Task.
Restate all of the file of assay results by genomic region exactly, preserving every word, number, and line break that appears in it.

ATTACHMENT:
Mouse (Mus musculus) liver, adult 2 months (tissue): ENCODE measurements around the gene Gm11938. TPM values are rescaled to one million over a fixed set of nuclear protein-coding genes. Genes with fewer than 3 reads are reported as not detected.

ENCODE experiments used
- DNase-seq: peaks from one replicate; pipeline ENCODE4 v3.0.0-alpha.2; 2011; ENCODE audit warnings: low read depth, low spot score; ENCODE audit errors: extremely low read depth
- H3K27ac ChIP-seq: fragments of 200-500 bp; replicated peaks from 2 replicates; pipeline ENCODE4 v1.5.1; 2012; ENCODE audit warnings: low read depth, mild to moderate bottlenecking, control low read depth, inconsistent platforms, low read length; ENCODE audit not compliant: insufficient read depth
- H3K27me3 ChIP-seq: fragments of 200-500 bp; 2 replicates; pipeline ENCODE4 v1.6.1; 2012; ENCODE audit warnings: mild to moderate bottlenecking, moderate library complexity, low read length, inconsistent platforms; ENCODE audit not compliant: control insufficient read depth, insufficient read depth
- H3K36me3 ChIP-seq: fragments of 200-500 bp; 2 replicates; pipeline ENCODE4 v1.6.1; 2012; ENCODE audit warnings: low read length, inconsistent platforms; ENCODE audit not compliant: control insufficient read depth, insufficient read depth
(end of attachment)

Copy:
Mouse (Mus musculus) liver, adult 2 months (tissue): ENCODE measurements around the gene Gm11938. TPM values are rescaled to one million over a fixed set of nuclear protein-coding genes. Genes with fewer than 3 reads are reported as not detected.

ENCODE experiments used
- DNase-seq: peaks from one replicate; pipeline ENCODE4 v3.0.0-alpha.2; 2011; ENCODE audit warnings: low read depth, low spot score; ENCODE audit errors: extremely low read depth
- H3K27ac ChIP-seq: fragments of 200-500 bp; replicated peaks from 2 replicates; pipeline ENCODE4 v1.5.1; 2012; ENCODE audit warnings: low read depth, mild to moderate bottlenecking, control low read depth, inconsistent platforms, low read length; ENCODE audit not compliant: insufficient read depth
- H3K27me3 ChIP-seq: fragments of 200-500 bp; 2 replicates; pipeline ENCODE4 v1.6.1; 2012; ENCODE audit warnings: mild to moderate bottlenecking, moderate library complexity, low read length, inconsistent platforms; ENCODE audit not compliant: control insufficient read depth, insufficient read depth
- H3K36me3 ChIP-seq: fragments of 200-500 bp; 2 replicates; pipeline ENCODE4 v1.6.1; 2012; ENCODE audit warnings: low read length, inconsistent platforms; ENCODE audit not compliant: control insufficient read depth, insufficient read depth